1. Selecting a Video Capture Recorder.  No shocker here, I recommend reading the reviews on Amazon and purchasing through Amazon.  I selected (and recommend based on my experience) the Elgato video capture recorder.  It wasn’t the cheapest, but I felt the reviews justified the extra cost.  After my disappointment with the DVD recorder that I purchased I wanted something that was simple and reliable.  The Elgato seemed the best choice to meet both these criteria.

  2. Setting up your VHS environment.  Ugh – If you’re like me, you probably have retired that old VHS dinosaur.  Lucky for me, my dinosaur was still in the house, albeit perhaps a bit dusty.   (If you have dumped your machine, but now need one to perform a similar task, you can usually pick one up cheap of Craig's list, lawn sale or a local thrift store).
    This step can be trickier than may appear.  While VHS is old technology, there definitely was a wide range of VHS devices out there.  I happened to have several (considering that I also recently purchased the DVD/VHS recorder).  In general my observations are that the early VHS models tend to be more mechanical and straightforward, but have less output options.   Note in the picture below, the older model (top) has minimal outputs – mostly for cable in and out; while the newer VHS device (bottom) had a greater array of output including audio/video (red, white, yellow plugs).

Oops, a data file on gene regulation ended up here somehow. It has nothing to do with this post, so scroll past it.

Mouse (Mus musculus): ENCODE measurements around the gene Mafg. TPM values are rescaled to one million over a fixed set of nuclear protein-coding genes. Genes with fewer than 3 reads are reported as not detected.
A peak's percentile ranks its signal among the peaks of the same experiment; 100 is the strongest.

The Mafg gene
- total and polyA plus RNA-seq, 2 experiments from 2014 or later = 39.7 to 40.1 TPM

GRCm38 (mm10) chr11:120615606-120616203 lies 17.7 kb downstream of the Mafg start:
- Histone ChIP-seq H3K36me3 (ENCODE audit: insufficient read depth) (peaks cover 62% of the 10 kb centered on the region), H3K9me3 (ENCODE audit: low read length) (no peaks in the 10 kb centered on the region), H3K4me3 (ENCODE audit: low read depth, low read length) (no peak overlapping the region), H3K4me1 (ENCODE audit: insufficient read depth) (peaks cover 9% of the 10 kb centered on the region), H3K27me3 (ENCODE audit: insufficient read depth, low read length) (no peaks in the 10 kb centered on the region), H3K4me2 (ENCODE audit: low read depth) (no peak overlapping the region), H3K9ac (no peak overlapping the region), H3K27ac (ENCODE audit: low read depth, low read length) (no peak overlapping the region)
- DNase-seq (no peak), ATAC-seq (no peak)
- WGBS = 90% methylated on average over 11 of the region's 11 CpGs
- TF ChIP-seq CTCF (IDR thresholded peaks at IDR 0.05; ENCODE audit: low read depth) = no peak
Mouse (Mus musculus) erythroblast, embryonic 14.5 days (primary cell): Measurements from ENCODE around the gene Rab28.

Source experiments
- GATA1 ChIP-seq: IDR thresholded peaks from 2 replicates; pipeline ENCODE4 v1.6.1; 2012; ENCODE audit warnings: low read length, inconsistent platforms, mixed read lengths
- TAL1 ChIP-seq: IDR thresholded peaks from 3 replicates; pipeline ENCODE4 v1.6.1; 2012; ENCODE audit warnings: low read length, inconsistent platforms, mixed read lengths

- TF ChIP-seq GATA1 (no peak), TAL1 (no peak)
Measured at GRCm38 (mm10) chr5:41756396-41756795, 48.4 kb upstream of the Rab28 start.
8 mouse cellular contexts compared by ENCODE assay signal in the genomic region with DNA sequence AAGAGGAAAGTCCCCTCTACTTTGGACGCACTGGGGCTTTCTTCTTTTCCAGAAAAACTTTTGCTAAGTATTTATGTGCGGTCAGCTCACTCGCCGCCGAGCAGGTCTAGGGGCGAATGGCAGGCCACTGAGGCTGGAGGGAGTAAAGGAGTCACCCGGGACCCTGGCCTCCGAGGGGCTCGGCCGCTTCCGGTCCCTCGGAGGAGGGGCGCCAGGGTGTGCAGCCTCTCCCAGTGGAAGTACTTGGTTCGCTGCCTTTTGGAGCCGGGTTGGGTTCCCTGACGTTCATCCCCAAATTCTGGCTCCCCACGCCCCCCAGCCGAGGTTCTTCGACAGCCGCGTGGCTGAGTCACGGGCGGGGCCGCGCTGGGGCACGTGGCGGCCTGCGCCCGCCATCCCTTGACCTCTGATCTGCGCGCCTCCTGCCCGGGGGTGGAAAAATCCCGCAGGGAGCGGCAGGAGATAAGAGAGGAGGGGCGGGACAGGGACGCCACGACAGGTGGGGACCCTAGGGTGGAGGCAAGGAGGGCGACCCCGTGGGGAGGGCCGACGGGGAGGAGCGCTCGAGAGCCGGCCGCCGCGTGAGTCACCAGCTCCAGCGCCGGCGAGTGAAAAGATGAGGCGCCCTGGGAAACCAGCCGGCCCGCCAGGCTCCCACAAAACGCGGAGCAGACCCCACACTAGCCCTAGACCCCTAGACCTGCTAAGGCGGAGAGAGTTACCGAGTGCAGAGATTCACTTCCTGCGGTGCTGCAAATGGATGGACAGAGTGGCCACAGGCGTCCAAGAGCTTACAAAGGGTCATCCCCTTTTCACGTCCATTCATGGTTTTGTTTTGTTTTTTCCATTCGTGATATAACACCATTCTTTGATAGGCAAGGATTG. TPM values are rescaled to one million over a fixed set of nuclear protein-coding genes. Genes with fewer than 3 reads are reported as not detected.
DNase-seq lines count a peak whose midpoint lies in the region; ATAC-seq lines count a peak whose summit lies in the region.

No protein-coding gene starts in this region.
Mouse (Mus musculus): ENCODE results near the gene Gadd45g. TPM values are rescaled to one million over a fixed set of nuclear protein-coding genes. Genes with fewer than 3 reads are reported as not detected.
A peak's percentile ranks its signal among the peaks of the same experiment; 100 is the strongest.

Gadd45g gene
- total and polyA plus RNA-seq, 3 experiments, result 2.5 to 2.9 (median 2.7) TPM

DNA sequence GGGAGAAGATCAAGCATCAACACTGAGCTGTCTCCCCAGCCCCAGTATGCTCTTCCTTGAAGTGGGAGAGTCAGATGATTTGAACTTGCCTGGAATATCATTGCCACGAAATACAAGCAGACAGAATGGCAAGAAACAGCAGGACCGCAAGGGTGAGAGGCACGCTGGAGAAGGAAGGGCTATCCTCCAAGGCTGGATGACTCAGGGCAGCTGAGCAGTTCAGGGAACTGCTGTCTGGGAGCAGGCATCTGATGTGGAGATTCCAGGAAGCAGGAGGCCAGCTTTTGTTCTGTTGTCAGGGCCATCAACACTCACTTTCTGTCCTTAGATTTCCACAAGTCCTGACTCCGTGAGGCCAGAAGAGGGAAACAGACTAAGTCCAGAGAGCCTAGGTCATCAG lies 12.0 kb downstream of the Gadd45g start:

You will need the audio/video output to use the Elgato screen capture device.  However, if you have an older VHS recorder, don’t throw it out – yet!  I found that the newer VHS device sometimes had trouble rewinding (and playing) some of the VHS-C tapes that I had.  Let me point out that these VHS-C tapes are around 15 years old.  My theory is that the newer VHS devices are more electronically sophisticated and the down side is that they seem to have a sensor that triggers when the tape winding (or unwinding if you will) reaches a certain tension.  Simply stated the machine believes that the tape has ended and stops playing or rewinding.  I found that the old VHS player was much more effective in playing and rewinding these tapes.  Generally, I used the old VHS player as a backup to provide a fresh winding of the VHS-C tape when needed which then seemed to allow the newer VHS to play the VHS-C.  Thankfully, I encountered this problem with only a very few VHS-C tapes.